When Livingstone and his mother had finally dried off and walked back out into the main area, we all sat down around his bed and prayed together. Praying before a serious surgery like this is a meaningful time, it brings a peace of mind that comes from God, and it is a sincere way to let the child know that we love them and will be praying for them during the next couple of days. After the final ‘Amen,’ we said goodbye, knowing that Livingstone was going into one of the most difficult things he will have to undergo in his entire life. As we hugged him and assured him of our return, he smiled his brave little smile and waved to us goodbye.
The next day we anxiously awaited a call from the surgeon. Did the surgery go smoothly? Was Livingstone awake yet? Finally, that afternoon, we were given our answer. The surgery to open his imperforated anus was successful and he was doing great! He was now fully conscious and was eating well. Unfortunately, the surgery had taken longer than expected and because Livingstone’s immune system is weak and he is quite malnourished, the surgeon choose not to reattach intestine which would get feces passing through the anus right away due to the fact that it would force Livingstone to remain unconscious for too long. He felt Livingstone’s body wasn’t prepared for both an anal re-construction and the attachment of the colon at the same time. We were feeling optimistic though, relieved that the doctor was successfully able to complete the first half of the proposed plan. We were happy that Livy’s post-op healing process was going better than expected, but we were slightly disappointed that he would have to have a second surgery to attach the colon in functional position. With this news, we headed back to Kampala to check on our little patient the following morning.
Back at the main hospital in Kampala, our nurses and I walked to the children’s recovery section of the building. As we approached the bed where we had left Livingstone three days prior, we surprisingly found it to be vacant. Confused, we asked a nurse where they had brought Livingstone and his mother. Expecting her to point us to a different side of the room, she informed us that Livingstone had been deemed too old to stay on the children’s level of the building. Instead, he had been moved upstairs with the adults. Shocked that someone would re-locate a boy who looks as if his 6 to an area filled with only adults, we walked to the upper level to investigate further. Sure enough, there sat Livingstone and his mother, eating their lunch, directly beside a man who looked to be over 40 years old!
As we came closer, Livingstone grinned and greeted us warmly. We were happy to see that he was already sitting upright knowing that only about 30 hours ago he had been bought out of the operating room! For the next hour, we sat and talked with Livingstone and his mother. Our O4A nurses made sure that both Livingstone and his mother were aware of all the medical details, and we all encouraged him to try walking around the area beside his bed. To our surprise, he was taking steps with ease! It was then that I truly realized how much of a fighter this boy is! We’ve had this same surgery done on other kids and they’ve often taken several days to even get out of bed at all. He had underwent a major surgery in an area of the body that is quite sensitive one day and the next day he was up and walking! Seeing that his physical health was improving much faster than we had expected he was discharged a couple days later!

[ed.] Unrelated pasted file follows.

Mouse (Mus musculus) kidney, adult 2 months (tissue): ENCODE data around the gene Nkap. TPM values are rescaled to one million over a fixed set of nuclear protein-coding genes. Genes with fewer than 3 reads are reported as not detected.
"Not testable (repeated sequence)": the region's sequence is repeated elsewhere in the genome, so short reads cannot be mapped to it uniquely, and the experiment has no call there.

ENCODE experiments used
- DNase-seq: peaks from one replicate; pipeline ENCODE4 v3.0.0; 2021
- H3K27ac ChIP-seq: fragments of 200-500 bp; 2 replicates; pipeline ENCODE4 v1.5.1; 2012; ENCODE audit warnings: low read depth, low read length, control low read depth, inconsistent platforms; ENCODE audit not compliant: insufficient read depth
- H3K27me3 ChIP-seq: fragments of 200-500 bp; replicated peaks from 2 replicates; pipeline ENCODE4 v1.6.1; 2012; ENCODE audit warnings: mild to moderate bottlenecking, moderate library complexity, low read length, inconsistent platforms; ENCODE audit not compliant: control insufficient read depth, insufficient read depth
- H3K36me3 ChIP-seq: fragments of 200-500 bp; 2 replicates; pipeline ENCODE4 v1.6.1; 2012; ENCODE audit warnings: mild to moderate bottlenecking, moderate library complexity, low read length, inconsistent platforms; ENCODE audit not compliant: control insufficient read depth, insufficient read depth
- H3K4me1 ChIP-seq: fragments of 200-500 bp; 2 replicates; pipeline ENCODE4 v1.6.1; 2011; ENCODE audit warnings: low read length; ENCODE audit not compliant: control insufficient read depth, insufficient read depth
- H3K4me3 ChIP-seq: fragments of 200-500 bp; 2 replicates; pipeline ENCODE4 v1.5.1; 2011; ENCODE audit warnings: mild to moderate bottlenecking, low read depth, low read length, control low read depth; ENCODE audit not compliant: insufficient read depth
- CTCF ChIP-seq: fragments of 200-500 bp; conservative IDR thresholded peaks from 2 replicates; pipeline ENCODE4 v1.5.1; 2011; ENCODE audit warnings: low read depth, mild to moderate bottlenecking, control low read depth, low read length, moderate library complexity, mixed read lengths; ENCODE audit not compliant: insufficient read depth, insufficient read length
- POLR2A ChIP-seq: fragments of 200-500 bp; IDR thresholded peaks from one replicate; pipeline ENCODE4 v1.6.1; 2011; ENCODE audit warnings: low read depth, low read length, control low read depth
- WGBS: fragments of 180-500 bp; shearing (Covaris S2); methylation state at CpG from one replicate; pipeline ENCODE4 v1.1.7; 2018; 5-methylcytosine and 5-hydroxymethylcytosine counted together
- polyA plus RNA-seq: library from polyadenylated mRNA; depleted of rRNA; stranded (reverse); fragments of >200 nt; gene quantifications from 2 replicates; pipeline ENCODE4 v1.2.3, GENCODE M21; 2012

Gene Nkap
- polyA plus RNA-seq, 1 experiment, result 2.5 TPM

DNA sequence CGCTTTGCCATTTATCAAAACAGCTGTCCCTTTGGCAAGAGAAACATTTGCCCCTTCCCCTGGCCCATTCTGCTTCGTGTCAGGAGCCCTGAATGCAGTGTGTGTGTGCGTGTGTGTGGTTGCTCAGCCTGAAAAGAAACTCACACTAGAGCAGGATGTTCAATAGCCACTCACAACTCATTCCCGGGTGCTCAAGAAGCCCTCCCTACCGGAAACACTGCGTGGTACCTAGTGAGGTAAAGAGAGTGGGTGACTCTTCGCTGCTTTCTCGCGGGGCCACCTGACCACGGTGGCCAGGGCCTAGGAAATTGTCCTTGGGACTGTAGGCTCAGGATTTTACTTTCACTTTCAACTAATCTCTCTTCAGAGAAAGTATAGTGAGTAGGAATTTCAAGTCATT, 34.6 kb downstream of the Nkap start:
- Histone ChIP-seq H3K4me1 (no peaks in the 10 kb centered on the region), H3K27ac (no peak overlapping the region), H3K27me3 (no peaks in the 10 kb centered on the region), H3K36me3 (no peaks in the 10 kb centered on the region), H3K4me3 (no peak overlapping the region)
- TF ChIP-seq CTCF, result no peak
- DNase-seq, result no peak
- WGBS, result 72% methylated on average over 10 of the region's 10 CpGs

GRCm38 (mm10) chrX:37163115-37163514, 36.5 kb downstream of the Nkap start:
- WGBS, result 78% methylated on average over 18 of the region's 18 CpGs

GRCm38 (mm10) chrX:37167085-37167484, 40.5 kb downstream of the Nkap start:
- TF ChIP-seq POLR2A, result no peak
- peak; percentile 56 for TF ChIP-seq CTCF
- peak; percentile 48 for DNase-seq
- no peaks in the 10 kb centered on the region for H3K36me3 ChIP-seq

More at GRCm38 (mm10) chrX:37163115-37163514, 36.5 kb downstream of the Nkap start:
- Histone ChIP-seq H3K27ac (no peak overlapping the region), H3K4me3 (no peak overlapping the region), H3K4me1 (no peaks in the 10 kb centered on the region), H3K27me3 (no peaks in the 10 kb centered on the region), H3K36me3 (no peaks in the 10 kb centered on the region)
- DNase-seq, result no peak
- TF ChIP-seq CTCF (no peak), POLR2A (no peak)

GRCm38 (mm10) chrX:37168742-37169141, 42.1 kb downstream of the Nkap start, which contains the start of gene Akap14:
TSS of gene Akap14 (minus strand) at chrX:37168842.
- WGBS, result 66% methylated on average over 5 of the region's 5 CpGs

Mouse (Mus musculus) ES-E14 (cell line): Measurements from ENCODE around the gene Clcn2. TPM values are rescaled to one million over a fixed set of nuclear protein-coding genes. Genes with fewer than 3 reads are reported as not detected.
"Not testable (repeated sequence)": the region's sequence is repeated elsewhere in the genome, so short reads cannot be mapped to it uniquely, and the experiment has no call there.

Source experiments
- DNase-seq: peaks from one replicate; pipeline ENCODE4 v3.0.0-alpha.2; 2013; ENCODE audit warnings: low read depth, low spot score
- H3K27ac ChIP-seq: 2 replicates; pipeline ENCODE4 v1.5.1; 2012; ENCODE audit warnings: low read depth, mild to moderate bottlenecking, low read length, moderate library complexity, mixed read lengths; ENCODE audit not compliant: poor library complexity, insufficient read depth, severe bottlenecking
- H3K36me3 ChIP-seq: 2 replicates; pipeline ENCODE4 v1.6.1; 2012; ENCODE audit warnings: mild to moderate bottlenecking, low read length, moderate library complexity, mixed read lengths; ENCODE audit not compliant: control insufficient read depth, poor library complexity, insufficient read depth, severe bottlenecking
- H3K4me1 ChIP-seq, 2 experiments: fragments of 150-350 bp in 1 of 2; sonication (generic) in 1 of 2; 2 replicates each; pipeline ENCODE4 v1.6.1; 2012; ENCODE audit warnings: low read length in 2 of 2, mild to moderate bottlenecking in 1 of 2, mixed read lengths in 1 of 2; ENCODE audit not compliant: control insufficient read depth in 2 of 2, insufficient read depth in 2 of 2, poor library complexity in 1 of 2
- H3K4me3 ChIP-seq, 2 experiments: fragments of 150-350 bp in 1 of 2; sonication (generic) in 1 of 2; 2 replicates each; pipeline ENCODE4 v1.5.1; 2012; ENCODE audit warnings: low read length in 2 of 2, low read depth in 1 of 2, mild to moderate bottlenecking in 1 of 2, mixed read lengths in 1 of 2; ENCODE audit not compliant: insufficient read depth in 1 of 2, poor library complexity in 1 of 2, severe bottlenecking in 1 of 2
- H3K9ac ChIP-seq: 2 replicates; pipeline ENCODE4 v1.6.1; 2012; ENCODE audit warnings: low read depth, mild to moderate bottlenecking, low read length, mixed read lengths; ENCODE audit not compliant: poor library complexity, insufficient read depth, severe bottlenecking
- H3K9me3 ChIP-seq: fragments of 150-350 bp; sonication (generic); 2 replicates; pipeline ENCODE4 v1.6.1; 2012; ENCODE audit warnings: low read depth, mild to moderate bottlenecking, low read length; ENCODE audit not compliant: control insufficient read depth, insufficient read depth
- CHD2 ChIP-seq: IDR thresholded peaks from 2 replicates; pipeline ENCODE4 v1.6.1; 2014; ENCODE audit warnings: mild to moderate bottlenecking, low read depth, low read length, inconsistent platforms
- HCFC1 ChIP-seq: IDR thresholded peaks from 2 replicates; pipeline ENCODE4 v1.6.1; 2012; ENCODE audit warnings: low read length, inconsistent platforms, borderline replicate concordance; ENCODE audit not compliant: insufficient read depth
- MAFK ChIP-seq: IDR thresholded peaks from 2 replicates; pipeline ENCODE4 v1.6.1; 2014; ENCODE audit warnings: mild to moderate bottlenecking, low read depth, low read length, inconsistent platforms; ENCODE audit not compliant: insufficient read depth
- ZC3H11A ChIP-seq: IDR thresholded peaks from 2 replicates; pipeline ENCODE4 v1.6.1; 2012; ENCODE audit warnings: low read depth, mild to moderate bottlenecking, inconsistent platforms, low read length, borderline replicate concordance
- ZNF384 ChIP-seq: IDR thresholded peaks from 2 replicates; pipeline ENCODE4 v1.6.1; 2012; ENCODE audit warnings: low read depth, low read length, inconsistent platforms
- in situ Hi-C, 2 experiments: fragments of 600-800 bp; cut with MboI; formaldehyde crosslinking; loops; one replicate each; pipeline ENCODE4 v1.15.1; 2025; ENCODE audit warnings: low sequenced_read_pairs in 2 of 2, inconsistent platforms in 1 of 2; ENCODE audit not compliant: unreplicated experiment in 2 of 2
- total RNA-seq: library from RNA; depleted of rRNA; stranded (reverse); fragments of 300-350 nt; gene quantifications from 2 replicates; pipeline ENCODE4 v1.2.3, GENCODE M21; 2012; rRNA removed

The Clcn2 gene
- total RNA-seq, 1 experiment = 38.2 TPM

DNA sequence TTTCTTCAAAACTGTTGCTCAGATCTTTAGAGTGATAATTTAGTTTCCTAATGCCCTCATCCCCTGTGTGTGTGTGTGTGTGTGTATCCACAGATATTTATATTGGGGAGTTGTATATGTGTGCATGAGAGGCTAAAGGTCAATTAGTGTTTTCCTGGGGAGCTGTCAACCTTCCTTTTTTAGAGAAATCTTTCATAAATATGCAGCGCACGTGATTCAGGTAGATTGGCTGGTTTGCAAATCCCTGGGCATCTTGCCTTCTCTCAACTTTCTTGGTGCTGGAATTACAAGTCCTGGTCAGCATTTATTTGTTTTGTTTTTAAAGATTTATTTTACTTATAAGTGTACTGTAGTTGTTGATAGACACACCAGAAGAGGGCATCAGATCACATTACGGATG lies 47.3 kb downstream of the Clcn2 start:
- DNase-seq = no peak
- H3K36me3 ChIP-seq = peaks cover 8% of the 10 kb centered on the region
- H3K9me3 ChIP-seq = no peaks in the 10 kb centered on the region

We drove back to Kampala to escort Livingstone and his mother back to the Jinja region. This time, Livingstone was happier than ever! He had been told he was being discharged and correctly associated our presence with his ticket home! It took quite some time to sort out his paperwork, so I kept him company while our nurse, Olivia, talked to the IHK nurses and filled out the various financial and medical forms. We sat on a balcony that overlooked the back-half of the hospital. The two of us played simple games and I taught him how to say “up high, down low, too slow!” He laughed as I would point at different body parts on his face as he would try to recall the English names for nose, mouth, eyes, and teeth. It was then I realized that Livingstone is a brilliant minded child. Though he has never gone to school, he has managed to learn many English words and phrases and his ability to process new information is astounding. It would be difficult for many 12 year old kids to begin school at that age, but I am sure Livingstone would fit right in with his peers. Our hope and prayer is that after he has become an O4A graduate, he will have the ability to begin going to school!
Later that day, I took Livingstone down to the main level of the hospital to get a breath of fresh air. It should have taken us about one minute to walk from his bed to the door, but instead, it took us about twenty. Livingstone insisted on greeting all of the other patients and nurses whom he had apparently made friends with in those short four days. To my surprise, all of the patients and nurses wanted to talk with Livingstone as well! Because all of the people remaining on that level of the building were significantly older than him, I noticed that Livingstone had become a ‘kid celebrity’ during the few days he was staying in the recovery room. One teenage girl walked up to the two of us and pointed at Livingstone asking “would it be alright if he comes over and talks with my mom one last time before you leave?” Of course, I agreed and proudly watched as Livingstone spoke with a hospitalized, middle-aged woman like they were old friends.
I genuinely believe that God brought Livingstone to that section of the hospital not only to recover from his own surgery, but to bless the other patients who were recovering from their own surgeries. He brought a joyous flicker of light to that busy hospital in Kampala. Livingstone was not only strong enough to undergo a serious, painful surgery and be able to be discharged within four days, but he had the strength to show love to the patients and nurses around him. Livingstone is a joy to be around and an intelligent, thoughtful child. He deserves to be able to go to school and make friends his own age. Please keep Livingstone in your prayers during these next few weeks. Pray that his second surgery, which should be in a month or two, is a success, pray that he never loses his spirit of innocent light, and that he remains living strong.
Ugandan Advice: When someone tells you that you are “looking fat,” take it as a compliment.